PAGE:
Evidence-based medicine; Undergraduate medical education; Curriculum development; Educational assessment; Critical appraisal skills
15.  Adopting a blended learning approach to teaching evidence based medicine: a mixed methods study 
BMC Medical Education  2013;13:169.
Background
Evidence Based Medicine (EBM) is a core unit delivered across many medical schools. Few studies have investigated the most effective method of teaching a course in EBM to medical students. The objective of this study was to identify whether a blended-learning approach to teaching EBM is more effective a didactic-based approach at increasing medical student competency in EBM.
Methods
A mixed-methods study was conducted consisting of a controlled trial and focus groups with second year graduate medical students. Students received the EBM course delivered using either a didactic approach (DID) to learning EBM or a blended-learning approach (BL). Student competency in EBM was assessed using the Berlin tool and a criterion-based assessment task, with student perceptions on the interventions assessed qualitatively.
Results
A total of 61 students (85.9%) participated in the study. Competency in EBM did not differ between the groups when assessed using the Berlin tool (p = 0.29). Students using the BL approach performed significantly better in one of the criterion-based assessment tasks (p = 0.01) and reported significantly higher self-perceived competence in critical appraisal skills. Qualitative analysis identified that students had a preference for the EBM course to be delivered using the BL approach.
Conclusions
Implementing a blended-learning approach to EBM teaching promotes greater student appreciation of EBM principles within the clinical setting. Integrating a variety of teaching modalities and approaches can increase student self-confidence and assist in bridging the gap between the theory and practice of EBM.
doi:10.1186/1472-6920-13-169
PMCID: PMC3879412  PMID: 24341502
Evidence based medicine; Blended learning; Graduate medical education; Pedagogy
16.  Evidence-based medicine training in a resource-poor country, the importance of leveraging personal and institutional relationships 
Rationale, aims and objectives
Efforts to implement evidence-based medicine (EBM) training in developing countries are limited. We describe the results of an international effort to improve research capacity in a developing country; we conducted a course aimed at improving basic EBM attitudes and identified challenges.
Method
Between 2005 and 2009, we conducted an annual 3-day course in Perú consisting of interactive lectures and case-based workshops. We assessed self-reported competence and importance in EBM using a Likert scale (1 = low, 5 = high).
Results
Totally 220 clinicians participated. For phase I (2005–2007), self-reported EBM competence increased from a median of 2 to 3 (P < 0.001) and the perceived importance of EBM did not change (median = 5). For phase II (2008–2009), before the course, 8–72% graded their competence very low (score of 1–2). After the course, 67–92% of subjects graded their increase in knowledge very high (score of 4–5). The challenges included limited availability of studies relevant to the local reality written in Spanish, participants’ limited time and lack of long-term follow-up on practice change. Informal discussion and written evaluation from participants were universally in agreement that more training in EBM is needed.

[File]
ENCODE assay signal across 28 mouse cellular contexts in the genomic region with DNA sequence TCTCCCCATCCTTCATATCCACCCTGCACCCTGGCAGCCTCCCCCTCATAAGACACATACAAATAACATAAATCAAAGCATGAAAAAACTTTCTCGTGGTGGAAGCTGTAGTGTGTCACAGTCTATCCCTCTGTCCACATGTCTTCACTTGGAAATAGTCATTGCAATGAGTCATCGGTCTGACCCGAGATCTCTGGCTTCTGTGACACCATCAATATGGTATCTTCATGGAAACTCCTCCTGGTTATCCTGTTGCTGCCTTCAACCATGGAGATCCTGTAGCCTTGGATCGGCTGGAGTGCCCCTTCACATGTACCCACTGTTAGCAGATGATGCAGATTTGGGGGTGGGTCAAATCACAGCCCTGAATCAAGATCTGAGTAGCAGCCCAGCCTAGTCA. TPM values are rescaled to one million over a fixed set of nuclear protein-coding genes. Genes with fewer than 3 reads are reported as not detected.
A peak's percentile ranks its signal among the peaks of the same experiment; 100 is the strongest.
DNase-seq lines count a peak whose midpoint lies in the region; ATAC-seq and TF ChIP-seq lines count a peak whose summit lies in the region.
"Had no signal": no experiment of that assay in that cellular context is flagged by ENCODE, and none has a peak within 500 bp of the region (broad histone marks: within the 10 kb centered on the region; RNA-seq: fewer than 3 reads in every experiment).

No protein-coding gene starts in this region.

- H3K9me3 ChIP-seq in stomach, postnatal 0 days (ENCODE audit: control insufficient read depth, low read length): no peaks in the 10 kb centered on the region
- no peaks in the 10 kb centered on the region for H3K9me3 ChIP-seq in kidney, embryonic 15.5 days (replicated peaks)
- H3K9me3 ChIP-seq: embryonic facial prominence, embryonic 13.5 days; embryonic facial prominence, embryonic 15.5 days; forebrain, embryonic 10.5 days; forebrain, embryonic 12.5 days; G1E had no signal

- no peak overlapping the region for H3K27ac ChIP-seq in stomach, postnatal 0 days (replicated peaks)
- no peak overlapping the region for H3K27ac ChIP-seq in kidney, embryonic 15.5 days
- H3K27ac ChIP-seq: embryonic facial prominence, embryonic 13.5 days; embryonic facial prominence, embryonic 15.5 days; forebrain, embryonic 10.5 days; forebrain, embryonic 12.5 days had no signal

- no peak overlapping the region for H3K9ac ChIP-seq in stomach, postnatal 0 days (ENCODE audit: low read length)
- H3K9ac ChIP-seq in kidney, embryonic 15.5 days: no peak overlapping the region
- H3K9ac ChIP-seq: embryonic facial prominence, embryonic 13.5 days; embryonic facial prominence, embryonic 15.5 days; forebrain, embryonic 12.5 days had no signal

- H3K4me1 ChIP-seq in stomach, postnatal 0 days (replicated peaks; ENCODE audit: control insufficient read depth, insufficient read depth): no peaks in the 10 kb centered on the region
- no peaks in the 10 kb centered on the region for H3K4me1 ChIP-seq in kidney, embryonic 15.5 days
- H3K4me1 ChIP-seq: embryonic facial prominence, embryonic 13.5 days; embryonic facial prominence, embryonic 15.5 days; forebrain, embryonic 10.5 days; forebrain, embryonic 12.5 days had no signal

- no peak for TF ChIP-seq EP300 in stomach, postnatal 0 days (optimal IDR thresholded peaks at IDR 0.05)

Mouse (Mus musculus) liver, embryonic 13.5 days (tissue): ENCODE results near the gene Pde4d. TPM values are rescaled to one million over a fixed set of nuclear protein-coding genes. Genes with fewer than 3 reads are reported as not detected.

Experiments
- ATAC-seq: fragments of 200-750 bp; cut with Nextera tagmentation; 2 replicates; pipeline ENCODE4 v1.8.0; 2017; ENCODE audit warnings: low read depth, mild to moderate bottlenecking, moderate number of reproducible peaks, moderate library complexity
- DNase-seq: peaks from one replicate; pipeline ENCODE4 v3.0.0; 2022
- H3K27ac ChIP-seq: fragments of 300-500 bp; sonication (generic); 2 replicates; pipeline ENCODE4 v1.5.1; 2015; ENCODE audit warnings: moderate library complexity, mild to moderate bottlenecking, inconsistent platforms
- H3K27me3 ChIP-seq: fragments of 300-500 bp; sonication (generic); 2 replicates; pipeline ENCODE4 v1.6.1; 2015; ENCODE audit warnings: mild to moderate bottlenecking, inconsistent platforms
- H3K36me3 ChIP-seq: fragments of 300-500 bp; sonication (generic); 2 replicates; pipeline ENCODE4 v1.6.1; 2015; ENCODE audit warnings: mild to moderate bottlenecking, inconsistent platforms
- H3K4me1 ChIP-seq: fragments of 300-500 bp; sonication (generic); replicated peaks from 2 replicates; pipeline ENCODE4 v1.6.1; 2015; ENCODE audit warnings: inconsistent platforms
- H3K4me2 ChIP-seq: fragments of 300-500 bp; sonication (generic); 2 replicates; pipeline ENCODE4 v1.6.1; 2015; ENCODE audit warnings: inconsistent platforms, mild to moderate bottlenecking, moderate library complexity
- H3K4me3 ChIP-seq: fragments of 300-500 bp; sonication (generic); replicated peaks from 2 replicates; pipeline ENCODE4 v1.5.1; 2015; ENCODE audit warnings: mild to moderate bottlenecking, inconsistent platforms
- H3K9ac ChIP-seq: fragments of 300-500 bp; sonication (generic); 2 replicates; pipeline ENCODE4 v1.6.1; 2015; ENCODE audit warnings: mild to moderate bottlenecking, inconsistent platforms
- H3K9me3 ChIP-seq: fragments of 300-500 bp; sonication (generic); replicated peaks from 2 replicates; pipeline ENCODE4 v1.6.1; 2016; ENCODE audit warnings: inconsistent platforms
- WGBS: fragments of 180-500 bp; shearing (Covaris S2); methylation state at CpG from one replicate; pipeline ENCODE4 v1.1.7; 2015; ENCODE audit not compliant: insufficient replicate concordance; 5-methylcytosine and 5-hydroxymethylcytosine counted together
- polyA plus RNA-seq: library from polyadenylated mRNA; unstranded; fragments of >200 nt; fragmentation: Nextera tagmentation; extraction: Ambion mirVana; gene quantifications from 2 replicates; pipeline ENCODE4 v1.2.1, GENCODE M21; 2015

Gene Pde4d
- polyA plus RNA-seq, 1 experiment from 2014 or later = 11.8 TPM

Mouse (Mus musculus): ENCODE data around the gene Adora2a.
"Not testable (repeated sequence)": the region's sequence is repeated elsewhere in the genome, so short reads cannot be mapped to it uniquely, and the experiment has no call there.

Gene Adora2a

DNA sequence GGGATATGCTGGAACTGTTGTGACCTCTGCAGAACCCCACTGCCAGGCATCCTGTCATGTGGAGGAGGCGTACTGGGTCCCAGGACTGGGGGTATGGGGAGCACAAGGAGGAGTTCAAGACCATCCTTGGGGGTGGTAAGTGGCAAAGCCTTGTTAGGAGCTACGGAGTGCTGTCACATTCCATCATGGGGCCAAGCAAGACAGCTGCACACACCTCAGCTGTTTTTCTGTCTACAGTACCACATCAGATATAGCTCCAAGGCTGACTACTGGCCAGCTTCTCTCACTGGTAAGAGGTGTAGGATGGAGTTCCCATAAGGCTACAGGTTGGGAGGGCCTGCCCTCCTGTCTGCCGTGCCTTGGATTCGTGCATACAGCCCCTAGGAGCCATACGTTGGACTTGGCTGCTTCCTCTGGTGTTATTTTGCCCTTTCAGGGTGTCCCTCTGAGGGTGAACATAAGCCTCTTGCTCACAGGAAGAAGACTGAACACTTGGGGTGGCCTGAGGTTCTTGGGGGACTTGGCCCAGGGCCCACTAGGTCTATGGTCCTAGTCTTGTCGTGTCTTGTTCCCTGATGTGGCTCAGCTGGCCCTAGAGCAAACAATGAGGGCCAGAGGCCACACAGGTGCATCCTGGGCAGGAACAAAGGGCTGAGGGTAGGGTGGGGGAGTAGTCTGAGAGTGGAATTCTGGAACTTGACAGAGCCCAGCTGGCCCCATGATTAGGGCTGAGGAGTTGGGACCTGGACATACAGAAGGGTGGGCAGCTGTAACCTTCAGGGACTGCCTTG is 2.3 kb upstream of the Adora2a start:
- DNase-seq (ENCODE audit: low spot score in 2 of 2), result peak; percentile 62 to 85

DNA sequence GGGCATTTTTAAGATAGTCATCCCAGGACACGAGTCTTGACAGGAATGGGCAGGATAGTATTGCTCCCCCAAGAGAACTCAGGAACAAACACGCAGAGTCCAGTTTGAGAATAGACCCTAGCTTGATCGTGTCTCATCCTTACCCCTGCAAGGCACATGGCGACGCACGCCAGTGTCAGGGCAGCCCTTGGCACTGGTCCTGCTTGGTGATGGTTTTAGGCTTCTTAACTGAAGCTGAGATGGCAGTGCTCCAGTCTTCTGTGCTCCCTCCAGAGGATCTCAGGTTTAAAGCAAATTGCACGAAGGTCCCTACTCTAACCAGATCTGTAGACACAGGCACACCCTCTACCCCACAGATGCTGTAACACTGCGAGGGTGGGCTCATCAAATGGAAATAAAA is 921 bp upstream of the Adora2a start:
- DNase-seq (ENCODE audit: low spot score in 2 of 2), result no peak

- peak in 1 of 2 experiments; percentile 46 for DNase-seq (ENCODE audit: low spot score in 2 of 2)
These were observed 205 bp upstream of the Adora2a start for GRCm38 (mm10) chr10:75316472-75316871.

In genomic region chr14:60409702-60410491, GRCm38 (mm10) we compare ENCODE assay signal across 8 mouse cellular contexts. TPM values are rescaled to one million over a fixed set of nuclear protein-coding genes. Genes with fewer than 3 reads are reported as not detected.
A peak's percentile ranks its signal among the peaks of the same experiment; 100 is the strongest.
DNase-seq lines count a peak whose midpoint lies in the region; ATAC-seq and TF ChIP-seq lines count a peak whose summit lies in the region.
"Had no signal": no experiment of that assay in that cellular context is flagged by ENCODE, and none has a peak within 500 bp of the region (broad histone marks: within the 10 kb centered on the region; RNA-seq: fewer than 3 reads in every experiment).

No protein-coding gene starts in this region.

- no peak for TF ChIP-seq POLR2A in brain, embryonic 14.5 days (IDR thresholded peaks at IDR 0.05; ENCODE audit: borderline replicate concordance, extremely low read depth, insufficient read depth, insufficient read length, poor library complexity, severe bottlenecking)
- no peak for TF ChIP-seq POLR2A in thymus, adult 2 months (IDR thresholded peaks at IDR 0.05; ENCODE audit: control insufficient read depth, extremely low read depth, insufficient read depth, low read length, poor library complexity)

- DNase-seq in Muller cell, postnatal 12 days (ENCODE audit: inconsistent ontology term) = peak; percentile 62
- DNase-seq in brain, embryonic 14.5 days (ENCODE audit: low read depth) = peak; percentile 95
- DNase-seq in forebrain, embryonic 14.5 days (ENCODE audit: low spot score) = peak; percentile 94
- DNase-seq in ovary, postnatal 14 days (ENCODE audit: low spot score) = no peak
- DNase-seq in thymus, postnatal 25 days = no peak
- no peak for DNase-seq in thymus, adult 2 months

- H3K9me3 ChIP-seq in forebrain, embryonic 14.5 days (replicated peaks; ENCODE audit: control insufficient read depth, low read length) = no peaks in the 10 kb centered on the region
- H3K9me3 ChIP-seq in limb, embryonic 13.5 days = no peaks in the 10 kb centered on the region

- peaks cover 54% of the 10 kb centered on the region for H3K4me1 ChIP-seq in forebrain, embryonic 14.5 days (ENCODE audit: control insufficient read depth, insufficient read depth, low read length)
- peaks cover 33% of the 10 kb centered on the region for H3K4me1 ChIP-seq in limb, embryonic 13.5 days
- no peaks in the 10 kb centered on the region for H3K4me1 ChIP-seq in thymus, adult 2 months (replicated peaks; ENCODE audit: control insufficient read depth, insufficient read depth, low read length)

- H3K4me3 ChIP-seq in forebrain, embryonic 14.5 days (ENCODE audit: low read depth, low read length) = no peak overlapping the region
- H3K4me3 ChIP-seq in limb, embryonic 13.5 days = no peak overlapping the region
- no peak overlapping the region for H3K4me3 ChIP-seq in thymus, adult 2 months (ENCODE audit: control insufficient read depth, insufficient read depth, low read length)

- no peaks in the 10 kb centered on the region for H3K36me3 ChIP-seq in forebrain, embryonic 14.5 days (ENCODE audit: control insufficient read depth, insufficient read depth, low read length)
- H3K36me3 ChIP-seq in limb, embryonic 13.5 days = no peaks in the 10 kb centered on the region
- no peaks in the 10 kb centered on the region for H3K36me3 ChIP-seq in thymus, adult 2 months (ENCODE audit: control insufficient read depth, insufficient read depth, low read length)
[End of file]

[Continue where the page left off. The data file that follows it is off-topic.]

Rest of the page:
Conclusions
In an EBM course in a resource-poor country, the baseline self-reported competence and experience on EBM were low, and the course had measurable improvements of self-reported competence, perceived utility and readiness to incorporate EBM into their practices. Similar to developed countries, translational research and building the research capacity in developing countries is critical for translating best available evidence into practice.
doi:10.1111/j.1365-2753.2011.01635.x
PMCID: PMC3145831  PMID: 21276140
developing countries; education; evidence-based medicine; evidence-based practice; international cooperation
17.  Evaluation of a Longitudinal Medical School Evidence-Based Medicine Curriculum: A Pilot Study 
Journal of General Internal Medicine  2008;23(7):1057-1059.
Background
Evidence-based medicine (EBM) is increasingly taught in medical schools, but few curricula have been evaluated using validated instruments.
Objective
To evaluate a longitudinal medical school EBM curriculum using a validated instrument.
Design, Participants, Measurements
We evaluated EBM attitudes and knowledge of 32 medical students as they progressed through an EBM curriculum. The first part was an EBM “short course” with didactic and small-group sessions occurring at the end of the second year. The second part integrated EBM assignments with third-year clinical rotations. The validated 15-item Berlin Questionnaire was administered before the course, after the short course, and at the end of the third year.
Results
EBM knowledge scores increased from baseline by 2.8 points at the end of the second year portion of the course (p = .0001), and by 3.7 points at the end of the third year (p < .0001). Self-rated EBM knowledge increased from baseline by 0.8 and 1.1 points, respectively (p = .0006 and p < .0001, respectively). EBM was felt to be of high importance for medical education and clinical practice at all time points, peaking after the short course.
Conclusions
A longitudinal medical school EBM curriculum was associated with increased EBM knowledge. This knowledge increase was sustained throughout the curriculum.
Electronic supplementary material